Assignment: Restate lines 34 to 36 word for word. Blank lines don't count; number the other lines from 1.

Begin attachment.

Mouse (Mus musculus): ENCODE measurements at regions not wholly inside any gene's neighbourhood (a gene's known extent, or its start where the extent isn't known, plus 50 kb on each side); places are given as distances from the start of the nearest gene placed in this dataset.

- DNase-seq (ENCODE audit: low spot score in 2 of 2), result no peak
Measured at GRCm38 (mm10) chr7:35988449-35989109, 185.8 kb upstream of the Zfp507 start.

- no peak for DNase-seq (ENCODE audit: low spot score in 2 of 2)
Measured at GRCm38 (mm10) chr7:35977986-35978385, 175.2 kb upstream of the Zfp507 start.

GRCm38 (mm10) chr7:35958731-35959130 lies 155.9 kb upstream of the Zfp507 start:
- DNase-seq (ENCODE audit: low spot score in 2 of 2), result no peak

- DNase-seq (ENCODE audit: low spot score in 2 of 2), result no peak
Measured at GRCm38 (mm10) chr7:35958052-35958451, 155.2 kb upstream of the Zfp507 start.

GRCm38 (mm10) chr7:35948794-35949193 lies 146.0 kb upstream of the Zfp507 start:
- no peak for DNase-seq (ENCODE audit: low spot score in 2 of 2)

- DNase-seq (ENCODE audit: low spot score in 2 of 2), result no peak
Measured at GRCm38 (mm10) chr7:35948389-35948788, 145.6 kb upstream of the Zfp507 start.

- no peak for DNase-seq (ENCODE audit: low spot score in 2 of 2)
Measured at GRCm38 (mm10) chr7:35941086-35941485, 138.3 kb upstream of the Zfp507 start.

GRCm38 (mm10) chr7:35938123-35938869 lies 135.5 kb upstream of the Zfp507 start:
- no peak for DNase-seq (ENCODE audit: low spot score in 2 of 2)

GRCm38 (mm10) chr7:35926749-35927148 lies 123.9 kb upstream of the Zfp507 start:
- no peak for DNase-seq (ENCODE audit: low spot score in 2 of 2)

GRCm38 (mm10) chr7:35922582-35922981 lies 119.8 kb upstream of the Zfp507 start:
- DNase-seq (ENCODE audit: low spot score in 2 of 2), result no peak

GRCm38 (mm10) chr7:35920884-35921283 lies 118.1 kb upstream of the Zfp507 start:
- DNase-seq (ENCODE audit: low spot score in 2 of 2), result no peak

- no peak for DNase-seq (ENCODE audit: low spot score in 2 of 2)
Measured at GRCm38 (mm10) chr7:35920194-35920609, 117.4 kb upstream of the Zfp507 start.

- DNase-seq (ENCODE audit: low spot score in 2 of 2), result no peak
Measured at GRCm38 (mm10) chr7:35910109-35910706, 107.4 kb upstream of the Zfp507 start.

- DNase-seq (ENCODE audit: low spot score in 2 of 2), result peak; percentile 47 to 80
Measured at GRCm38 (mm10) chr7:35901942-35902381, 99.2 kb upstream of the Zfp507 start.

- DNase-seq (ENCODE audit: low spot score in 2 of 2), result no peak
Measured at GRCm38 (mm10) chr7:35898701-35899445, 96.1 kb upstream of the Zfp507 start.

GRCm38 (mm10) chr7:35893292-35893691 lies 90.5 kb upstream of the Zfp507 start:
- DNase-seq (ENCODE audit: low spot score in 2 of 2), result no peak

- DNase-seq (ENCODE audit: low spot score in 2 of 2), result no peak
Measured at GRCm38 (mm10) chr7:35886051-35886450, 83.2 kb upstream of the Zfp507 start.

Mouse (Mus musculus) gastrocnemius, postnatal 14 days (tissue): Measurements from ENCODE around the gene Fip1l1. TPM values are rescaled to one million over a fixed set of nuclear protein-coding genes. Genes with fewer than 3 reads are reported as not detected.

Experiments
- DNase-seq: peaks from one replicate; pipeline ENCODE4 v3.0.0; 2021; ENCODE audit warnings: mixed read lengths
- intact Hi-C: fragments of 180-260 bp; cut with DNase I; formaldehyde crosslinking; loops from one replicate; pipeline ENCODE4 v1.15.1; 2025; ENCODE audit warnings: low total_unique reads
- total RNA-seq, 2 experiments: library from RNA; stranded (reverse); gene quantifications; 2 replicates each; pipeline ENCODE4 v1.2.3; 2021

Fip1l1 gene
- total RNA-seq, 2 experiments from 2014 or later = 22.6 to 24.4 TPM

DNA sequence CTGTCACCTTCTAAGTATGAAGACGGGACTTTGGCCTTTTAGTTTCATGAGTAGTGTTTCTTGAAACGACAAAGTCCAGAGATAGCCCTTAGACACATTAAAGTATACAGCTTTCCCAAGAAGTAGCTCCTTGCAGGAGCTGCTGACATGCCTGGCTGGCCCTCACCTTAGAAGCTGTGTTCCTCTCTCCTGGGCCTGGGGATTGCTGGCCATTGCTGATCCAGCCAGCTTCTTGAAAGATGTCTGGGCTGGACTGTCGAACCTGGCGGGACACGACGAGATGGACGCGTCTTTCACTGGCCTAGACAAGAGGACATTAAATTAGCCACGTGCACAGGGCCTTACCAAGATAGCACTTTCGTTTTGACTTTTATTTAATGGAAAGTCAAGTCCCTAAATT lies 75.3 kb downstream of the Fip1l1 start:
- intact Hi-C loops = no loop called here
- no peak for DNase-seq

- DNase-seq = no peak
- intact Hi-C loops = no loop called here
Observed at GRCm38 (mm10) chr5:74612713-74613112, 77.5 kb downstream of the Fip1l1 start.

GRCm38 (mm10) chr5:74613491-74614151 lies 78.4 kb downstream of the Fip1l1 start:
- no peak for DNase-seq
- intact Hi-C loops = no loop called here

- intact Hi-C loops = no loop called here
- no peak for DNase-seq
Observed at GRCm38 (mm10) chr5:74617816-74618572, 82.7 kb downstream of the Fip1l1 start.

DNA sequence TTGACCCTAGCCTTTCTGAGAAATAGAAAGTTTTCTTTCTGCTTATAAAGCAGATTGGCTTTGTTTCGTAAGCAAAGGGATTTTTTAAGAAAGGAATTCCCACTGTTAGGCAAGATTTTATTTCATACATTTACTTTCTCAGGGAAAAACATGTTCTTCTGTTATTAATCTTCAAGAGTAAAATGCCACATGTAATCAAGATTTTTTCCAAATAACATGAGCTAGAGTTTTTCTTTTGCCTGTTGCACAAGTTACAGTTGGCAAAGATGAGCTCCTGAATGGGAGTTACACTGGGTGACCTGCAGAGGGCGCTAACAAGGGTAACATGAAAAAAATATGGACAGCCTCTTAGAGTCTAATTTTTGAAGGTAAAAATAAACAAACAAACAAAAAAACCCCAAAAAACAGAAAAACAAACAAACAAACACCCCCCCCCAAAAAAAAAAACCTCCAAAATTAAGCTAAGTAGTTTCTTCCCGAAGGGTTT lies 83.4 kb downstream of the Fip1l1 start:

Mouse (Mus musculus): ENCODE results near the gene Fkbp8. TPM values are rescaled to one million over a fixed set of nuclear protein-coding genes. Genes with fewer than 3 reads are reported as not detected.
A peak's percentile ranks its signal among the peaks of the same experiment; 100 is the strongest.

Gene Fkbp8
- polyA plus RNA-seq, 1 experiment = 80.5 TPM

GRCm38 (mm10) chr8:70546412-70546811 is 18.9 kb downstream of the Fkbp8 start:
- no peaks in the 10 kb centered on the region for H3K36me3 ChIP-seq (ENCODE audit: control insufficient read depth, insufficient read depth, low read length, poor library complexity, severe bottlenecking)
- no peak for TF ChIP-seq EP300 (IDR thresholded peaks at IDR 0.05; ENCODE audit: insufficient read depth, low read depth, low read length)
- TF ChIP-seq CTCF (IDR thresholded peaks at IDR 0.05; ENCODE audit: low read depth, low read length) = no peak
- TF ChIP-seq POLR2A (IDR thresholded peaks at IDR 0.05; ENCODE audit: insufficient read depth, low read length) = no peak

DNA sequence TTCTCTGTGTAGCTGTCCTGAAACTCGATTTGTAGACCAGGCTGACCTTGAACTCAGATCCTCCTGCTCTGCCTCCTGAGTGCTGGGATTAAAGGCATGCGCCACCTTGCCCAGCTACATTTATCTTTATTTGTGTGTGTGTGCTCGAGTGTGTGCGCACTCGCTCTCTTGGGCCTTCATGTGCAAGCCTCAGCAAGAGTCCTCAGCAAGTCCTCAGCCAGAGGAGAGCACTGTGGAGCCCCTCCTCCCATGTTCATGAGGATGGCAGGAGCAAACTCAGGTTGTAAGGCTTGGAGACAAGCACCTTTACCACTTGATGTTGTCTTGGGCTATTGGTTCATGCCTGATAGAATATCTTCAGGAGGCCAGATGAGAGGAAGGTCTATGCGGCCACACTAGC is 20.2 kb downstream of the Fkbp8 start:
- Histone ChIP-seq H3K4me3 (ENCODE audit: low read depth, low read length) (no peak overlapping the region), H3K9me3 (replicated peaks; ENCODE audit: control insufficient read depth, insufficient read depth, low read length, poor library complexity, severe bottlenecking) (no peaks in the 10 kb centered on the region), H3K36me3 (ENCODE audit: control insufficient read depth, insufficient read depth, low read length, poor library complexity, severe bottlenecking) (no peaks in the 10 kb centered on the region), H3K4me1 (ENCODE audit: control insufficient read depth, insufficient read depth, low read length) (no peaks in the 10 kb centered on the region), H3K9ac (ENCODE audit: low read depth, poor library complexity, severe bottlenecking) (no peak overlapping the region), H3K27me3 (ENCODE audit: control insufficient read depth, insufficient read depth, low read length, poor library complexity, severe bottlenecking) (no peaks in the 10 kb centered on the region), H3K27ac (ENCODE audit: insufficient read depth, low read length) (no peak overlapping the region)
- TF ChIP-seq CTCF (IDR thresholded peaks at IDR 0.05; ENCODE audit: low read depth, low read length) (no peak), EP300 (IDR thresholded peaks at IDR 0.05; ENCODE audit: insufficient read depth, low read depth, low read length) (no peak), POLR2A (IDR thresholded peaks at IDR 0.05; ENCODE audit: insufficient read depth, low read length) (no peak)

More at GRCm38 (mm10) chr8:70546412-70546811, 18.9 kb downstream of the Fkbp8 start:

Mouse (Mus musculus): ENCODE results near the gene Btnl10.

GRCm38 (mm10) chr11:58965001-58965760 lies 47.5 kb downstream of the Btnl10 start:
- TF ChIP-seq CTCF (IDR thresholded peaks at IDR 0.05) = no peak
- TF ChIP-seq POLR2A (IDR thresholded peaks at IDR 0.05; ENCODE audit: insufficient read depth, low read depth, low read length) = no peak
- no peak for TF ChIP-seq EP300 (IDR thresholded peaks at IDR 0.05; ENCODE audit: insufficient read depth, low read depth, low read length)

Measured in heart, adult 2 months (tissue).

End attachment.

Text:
- DNase-seq (ENCODE audit: low spot score in 2 of 2), result no peak
Measured at GRCm38 (mm10) chr7:35886051-35886450, 83.2 kb upstream of the Zfp507 start.

Mouse (Mus musculus) gastrocnemius, postnatal 14 days (tissue): Measurements from ENCODE around the gene Fip1l1. TPM values are rescaled to one million over a fixed set of nuclear protein-coding genes. Genes with fewer than 3 reads are reported as not detected.